Bone Marrow Aspirate Concentration (BMAC) procedure offers a safe, effective alternative to hip replacement surgery in patients 20 – 60 years of age.
(PRWEB) December 8, 2009 -- Dr. Einhorn’s high success rate with BMAC for early stage Avascular Necrosis (AVN) of the hip offers patients a less invasive alternative to hip replacement.
Using non-embryonic stem cells harvested from one own’s bone marrow, Dr. Thomas A. Einhorn, renowned Orthopaedic Surgeon and Chairman of the Department of Orthopaedic Surgery and Professor of Orthopaedic Surgery, Biochemistry and Biomedical Engineering at Boston University, is offering early stage Avascular Necrosis of the Hip patients a successful new treatment, Bone Marrow Aspirate Concentration (BMAC). This innovative, safe technique, which has been practiced by only a few doctors nationwide, gives many patients an alternative to the more invasive hip replacement, as it grows new bone utilizing the patient’s own adult stem cells procured from bone marrow for restoration of function and pathology of hip joints. If AVN is recognized in its early stages, the BMAC procedure can reverse the condition and save the hip joint, eliminating the need for a replacement with an artificial hip joint.
Says Dr. Einhorn, “A total hip replacement is often a sub-optimal solution for patients under 60 years of age due to possible activity restrictions and the fact that a synthetic hip joint will wear out with time. Our breakthrough surgery offers young patients a viable, safe alternative to hip replacement surgery.”
Avascular Necrosis is an abnormal and possibly crippling condition caused by blood loss to a distressed hip bone (femoral head). AVN affects an estimated 10,000 to 20,000 new people each year, worldwide, frequently between the ages of 20 and 60. When the blood supply to the inside of the hip bone is blocked, the area without blood supply can die, often leading to breaks and subsequent collapse of the outside of the hip bone.
AVN of the hip is most commonly caused by use of corticosteroids, such as too high doses for short periods of time, or lower doses for prolonged periods of time. Excessive alcohol intake can also restrict the flow of blood to the bones, increasing one’s risk of AVN. People suffering from sickle cell anemia are also susceptible to AVN, as abnormal red blood cells clump inside the bone and obstruct blood flow. Deprived of blood's important nutrients, including oxygen, tissues fail to survive and begin to break down, causing necrosis.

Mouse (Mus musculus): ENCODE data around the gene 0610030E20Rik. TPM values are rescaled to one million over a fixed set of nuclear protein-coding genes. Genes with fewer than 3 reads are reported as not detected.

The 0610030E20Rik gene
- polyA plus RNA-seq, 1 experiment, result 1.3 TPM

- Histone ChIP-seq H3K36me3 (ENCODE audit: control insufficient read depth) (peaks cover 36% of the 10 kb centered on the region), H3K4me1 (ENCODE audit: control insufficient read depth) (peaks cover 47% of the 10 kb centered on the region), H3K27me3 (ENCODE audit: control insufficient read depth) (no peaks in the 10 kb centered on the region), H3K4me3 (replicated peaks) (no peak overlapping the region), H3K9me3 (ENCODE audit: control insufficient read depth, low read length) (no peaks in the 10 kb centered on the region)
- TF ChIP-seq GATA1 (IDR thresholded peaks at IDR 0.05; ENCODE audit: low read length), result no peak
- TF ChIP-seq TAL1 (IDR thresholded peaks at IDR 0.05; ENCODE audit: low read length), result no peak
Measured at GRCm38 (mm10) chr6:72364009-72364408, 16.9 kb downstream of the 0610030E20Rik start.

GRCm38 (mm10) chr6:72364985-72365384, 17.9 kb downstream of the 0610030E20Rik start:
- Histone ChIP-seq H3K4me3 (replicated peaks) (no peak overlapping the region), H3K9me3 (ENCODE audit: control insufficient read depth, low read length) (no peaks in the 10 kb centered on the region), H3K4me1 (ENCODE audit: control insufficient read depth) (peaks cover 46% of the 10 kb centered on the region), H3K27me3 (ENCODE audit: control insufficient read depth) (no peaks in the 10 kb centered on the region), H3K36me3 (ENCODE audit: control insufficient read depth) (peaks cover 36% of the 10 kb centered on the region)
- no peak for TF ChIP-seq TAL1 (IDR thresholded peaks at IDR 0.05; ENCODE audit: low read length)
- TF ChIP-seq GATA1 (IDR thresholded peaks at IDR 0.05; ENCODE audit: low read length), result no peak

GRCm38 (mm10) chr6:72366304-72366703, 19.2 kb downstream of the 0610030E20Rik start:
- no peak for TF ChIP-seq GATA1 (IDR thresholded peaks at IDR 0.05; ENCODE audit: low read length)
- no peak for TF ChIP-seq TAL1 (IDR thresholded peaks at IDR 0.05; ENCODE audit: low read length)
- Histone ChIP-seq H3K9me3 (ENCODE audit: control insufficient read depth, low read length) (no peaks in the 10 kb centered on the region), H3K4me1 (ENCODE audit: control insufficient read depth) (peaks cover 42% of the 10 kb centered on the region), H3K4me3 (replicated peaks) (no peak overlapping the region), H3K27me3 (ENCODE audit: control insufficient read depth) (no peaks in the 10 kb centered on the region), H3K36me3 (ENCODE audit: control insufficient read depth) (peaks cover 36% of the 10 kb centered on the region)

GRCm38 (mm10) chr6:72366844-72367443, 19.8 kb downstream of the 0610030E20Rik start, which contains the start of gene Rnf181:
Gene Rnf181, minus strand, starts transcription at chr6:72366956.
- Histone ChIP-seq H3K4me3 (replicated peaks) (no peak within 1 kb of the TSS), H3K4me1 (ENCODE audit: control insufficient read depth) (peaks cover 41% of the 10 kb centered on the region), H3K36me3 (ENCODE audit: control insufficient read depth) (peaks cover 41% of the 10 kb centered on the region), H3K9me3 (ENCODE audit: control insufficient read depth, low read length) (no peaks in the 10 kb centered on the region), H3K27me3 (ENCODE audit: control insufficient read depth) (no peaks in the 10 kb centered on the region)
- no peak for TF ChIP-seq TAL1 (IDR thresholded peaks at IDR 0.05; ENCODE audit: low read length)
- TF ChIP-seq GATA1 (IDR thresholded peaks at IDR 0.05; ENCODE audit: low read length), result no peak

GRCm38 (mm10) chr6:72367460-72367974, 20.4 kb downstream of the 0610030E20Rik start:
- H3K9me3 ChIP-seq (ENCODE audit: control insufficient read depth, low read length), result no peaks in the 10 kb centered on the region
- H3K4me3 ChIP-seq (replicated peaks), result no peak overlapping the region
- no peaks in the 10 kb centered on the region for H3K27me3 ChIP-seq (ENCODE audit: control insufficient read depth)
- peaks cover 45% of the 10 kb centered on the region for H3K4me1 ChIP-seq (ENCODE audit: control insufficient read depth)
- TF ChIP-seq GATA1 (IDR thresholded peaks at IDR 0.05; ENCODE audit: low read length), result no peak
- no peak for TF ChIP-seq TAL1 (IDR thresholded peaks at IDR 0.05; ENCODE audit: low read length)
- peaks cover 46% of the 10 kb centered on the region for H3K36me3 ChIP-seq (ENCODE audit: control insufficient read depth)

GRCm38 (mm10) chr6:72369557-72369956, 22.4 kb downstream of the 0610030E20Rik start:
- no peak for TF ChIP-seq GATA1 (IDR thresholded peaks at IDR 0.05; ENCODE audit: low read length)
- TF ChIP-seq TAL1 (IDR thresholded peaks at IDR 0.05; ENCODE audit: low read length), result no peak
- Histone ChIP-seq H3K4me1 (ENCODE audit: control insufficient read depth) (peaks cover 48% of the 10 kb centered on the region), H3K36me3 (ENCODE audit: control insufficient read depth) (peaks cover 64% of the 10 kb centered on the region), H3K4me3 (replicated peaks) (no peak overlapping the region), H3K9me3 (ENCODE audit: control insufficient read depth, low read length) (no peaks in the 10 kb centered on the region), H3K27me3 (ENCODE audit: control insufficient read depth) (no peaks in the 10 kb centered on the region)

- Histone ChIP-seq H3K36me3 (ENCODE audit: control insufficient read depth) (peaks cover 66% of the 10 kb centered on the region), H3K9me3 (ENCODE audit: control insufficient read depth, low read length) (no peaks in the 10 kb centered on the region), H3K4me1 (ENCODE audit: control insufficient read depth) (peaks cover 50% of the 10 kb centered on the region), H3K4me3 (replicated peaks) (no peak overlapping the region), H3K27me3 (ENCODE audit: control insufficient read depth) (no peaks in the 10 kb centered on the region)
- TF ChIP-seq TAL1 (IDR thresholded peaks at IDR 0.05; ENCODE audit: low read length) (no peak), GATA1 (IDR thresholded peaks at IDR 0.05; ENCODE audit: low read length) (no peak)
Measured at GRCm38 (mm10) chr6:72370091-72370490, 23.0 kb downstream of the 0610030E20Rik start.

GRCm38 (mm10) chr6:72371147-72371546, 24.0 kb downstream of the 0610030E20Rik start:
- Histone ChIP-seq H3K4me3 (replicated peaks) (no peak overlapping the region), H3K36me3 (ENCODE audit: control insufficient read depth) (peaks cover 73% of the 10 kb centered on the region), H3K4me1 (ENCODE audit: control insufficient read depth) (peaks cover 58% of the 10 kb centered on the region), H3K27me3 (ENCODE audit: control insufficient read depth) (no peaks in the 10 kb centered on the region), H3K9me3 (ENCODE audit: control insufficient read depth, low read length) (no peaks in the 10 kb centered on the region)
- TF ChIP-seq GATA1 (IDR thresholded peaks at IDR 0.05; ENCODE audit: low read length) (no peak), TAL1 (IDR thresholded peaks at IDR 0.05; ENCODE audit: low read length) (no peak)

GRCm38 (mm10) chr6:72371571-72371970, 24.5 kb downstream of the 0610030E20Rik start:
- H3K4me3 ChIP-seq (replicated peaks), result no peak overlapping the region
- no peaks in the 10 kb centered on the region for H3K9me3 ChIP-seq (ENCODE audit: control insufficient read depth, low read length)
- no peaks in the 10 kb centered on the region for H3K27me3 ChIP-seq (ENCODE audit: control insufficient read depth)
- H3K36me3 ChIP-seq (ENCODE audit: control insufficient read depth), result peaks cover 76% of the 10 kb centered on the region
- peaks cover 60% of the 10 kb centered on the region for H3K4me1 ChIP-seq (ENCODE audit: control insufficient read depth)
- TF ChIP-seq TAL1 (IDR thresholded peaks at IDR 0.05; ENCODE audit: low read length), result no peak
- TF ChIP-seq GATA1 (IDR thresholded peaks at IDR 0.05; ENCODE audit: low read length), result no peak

BMAC Procedure offers Rapid Recovery.
After the procedure, patients can bear full weight after a week, and resume exertional physical activity at six months. “The idea is that once the stem cells are in the cavity, they will take nourishment from any remaining vasculature or blood supply and start to grow, differentiating into bone tissue,” says Dr. Einhorn. “This new bone tissue should then use the surrounding necrosed tissue as a scaffold, putting living bone back where it belongs.”
Groundbreaking Treatment Based on Extensive Research.
Dr. Einhorn's research at the Boston University Orthopaedic Research Lab has been funded by the National Institutes of Health since 1990. Working closely with a team of 50 physicians and scientists, including orthopaedic surgeons, Ph.D. scientists, graduate students, orthopaedic doctors in training, nurse practitioners, and post doctorate fellows, Dr. Einhorn continues to research and develop new therapies to enhance the repair of bone, and the blood supply to bone.
Adult stem cells are harvested from the patient's own bone marrow, not from fetal or embryonic sources.
While embryonic stem cells are procured from a developing embryo at the blastocyst stage, adult stem cells are found in all tissues of the growing human being, and have the potential to transform into most of the other cell types.
"Stem Cell Therapy could eventually eliminate the need for joint replacement,” says Dr. Einhorn. Rather than surgically replacing joints, as has been the standard medical approach in the past, therapies of the future will focus on the use of stem cells and gene therapy in the new scientific field of tissue re-engineering. "It's the future of our specialty," adds Dr. Einhorn.
Thomas A. Einhorn, M.D., is Chairman of the Department of Orthopaedic Surgery, and Professor of Orthopaedic Surgery, Biochemistry and Biomedical Engineering at Boston University. Since 1982, he has practiced as a leading surgeon specializing in reconstructive surgery of the hip and knee in Boston and New York.
For two years, Dr. Einhorn has been performing successful breakthrough surgery to reduce the progression, and, in many cases, eliminate Avascular Necrosis of the Hip, utilizing a safe, innovative Bone Marrow Aspiration Concentration technique to grow new bone from the patient's own stem cells procured from bone marrow. Involving the direct inoculation of autologous bone marrow stem cells, which reduces the risk of rejection, Dr. Einhorn states, “The success rate is highest when the disease is diagnosed in its early stages.”
Internationally acclaimed as a leader in the field of regenerative medicine, an area heralded as the future of orthopaedics, Dr. Thomas A. Einhorn has been consistently recognized in Castle Connolly's America's Top Doctors, Best Doctors, Best Doctors of Boston, and Best Doctors of New York.
Read the full story at http://www.prweb.com/releases/2009/12/prweb3292714.htm.
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